WUWM News

Micaela Martin

Repeated threats have been made this year against the Jewish Community Center in Whitefish Bay. The latest scare happened Sunday, and the JCC isn’t alone. Other Jewish organizations across the country have been targeted, so have mosques. What impact do these threats have on the people directly affected? WUWM stopped by the JCC to ask.

Pat Rabinson

Milwaukee Water Commons was created four years ago to educate the community about water - its rivers, streams and Lake Michigan - to cultivate informed stewards.

“I came from a more traditional environmental effort, which was the Milwaukee River Greenway Coalition – working to make the river more beautiful, more accessible. There was already a ton of passion around that issue, but it was by and large a middle class and white group of people,” founder Ann Brummitt says.

Michelle Maternowski

Segregation comes with borders, whether they are manmade - 124th Street, the dividing line between Milwaukee and Waukesha counties, or natural - the Milwaukee River. Today, WUWM reports on one particular border, and how some people feel about crossing it.

Metro Milwaukee has a segregation problem. It's an issue prominently on display within area schools.

Some say, school segregation in Milwaukee as bad today as it was 60 years ago, at the height of the Civil Rights era.

How did we get here? Let’s take a look back...

Micaela Martin

Gov. Walker says his administration will aid the Jewish Community Center in Whitefish Bay to make sure that it remains a safe place. The center has been the target of three bomb threats since the start of the year, including one this week. Similar threats have been made against other Jewish organizations nationwide.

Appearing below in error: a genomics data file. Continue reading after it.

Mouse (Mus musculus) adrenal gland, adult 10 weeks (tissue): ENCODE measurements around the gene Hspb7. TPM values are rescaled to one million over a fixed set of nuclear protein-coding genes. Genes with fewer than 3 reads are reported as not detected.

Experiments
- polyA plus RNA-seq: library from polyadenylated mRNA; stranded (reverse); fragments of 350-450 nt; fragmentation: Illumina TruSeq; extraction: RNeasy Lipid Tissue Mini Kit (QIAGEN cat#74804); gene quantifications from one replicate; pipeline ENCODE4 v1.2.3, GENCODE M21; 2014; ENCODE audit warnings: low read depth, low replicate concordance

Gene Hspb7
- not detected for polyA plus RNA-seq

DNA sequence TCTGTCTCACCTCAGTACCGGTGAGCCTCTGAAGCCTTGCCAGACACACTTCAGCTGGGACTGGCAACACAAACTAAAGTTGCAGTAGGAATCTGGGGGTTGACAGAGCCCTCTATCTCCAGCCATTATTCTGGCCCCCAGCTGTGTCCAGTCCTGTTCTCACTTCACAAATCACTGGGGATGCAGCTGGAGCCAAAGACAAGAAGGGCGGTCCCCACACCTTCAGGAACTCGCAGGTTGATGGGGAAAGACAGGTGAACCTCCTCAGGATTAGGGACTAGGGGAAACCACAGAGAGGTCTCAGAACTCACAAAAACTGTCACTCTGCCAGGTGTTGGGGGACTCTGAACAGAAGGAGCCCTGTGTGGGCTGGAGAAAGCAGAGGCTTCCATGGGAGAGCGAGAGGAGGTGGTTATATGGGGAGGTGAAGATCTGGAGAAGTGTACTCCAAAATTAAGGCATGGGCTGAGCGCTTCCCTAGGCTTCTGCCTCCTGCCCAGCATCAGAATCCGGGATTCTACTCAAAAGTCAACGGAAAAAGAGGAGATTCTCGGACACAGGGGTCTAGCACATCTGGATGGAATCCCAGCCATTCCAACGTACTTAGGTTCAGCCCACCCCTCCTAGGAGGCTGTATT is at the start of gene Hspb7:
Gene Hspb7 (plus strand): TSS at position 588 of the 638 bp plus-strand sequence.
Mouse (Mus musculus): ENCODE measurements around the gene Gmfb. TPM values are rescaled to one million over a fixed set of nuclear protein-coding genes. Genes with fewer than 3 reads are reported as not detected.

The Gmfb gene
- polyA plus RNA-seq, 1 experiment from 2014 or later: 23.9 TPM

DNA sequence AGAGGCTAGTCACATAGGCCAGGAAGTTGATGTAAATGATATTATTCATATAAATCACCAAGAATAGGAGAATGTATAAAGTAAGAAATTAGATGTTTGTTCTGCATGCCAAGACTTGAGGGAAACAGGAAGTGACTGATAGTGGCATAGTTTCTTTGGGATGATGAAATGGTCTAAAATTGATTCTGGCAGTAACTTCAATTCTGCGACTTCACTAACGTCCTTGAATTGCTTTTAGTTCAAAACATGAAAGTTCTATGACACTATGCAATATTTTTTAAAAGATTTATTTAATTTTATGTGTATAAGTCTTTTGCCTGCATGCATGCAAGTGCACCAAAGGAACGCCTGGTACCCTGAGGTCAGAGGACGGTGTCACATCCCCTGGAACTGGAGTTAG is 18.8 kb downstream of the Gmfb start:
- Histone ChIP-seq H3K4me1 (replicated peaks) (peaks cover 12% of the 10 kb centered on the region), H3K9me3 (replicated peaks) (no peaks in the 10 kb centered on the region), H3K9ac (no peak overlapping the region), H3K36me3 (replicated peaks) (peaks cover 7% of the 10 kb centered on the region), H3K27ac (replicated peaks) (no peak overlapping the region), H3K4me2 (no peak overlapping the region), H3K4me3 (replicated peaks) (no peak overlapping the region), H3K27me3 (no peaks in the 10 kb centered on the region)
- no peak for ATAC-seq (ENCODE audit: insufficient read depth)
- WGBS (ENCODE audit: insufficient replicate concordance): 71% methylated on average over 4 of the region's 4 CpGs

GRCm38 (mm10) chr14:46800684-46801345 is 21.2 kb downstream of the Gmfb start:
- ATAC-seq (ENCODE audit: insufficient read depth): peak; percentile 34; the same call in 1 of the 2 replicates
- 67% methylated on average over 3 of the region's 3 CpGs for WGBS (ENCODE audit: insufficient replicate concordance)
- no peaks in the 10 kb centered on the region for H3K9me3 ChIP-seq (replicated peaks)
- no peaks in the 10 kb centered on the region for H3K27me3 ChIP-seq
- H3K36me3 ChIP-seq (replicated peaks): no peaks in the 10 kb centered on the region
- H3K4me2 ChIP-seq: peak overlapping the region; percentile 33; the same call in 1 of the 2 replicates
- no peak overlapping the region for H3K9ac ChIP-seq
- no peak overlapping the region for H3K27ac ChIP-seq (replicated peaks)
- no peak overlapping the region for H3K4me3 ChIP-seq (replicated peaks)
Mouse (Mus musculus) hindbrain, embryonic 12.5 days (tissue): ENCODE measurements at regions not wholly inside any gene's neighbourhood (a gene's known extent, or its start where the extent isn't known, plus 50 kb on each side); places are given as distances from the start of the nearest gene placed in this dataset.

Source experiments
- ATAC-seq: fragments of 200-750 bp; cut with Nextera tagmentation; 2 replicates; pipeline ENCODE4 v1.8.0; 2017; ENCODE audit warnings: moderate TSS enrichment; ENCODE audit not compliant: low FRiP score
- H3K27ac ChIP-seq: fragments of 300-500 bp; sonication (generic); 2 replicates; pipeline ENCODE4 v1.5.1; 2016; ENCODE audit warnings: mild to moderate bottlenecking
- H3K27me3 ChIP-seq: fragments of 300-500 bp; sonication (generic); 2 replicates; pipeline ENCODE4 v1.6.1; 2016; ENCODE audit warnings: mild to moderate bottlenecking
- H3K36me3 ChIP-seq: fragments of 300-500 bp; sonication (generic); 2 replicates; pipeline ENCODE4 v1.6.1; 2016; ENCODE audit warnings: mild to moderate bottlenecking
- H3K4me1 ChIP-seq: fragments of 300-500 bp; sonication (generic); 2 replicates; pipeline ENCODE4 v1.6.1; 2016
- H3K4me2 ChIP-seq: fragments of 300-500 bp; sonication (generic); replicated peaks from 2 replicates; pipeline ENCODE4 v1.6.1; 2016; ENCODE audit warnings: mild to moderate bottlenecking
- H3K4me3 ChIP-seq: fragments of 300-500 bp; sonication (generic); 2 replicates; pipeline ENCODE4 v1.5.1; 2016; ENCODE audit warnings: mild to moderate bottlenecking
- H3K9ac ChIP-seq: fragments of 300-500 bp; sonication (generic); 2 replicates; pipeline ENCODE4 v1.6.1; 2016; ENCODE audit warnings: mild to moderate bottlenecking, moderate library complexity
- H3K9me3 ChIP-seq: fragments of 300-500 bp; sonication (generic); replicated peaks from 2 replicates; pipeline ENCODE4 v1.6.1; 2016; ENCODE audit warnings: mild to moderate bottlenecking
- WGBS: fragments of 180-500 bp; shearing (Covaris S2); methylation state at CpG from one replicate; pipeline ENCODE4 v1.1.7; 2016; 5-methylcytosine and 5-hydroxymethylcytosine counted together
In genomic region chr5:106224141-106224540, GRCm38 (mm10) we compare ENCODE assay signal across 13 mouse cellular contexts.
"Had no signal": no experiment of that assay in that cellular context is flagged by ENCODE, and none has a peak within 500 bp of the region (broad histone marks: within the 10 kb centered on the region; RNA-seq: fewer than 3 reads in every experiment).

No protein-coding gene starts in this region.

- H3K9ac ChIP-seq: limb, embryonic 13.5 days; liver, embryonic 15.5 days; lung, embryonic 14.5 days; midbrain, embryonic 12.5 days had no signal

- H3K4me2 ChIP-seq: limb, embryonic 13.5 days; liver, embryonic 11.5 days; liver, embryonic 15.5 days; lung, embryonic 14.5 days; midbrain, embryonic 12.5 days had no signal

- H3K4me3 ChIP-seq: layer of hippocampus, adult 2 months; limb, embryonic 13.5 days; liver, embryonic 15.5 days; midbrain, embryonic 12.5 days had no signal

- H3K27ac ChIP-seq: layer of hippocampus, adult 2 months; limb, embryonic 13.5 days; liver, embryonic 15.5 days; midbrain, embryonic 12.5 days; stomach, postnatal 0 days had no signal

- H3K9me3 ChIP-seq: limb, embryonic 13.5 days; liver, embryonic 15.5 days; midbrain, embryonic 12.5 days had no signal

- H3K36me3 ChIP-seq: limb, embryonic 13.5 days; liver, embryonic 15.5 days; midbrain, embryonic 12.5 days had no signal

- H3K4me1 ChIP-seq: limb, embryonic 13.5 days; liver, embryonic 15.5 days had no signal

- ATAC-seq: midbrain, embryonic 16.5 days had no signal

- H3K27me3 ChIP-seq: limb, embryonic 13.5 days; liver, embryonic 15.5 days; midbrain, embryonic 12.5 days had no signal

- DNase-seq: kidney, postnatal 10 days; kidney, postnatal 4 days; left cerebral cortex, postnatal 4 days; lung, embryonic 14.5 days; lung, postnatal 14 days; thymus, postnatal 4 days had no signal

Spencer Platt/Getty Images

Milwaukee County Sheriff David Clarke has signed a letter of intent to take part in the federal government's 287(g) Task Force/Jail Enforcement program. It trains local law enforcement and then gives it authority to enforce immigration violations.

According to U.S. Immigration and Customs Enforcement, it currently partners with 37 law enforcement agencies in 16 states.

Clarke released his announcement Wednesday afternoon via a web post.

Courtesy of Milwaukee Public Library

Poverty is entrenched in some of Milwaukee's mainly black neighborhoods. People studying the issue say financial struggles piled up as employers left. So they say change only will come when more people are put to work, in family-supporting jobs.

Decades of racist policies and attitudes have led to entrenched segregation in metro Milwaukee. African-Americans remain concentrated in the city, including in its poorest neighborhoods.

Susan Bence / Milwaukee Public Radio

Segregation impacts many different areas of our lives in metro Milwaukee. One that may not be top of mind is its connection to environmental health and justice. WUWM found an intricate tapestry of challenge and hope -- starting with Antoine Carter.

His childhood started on East Chambers in Milwaukee.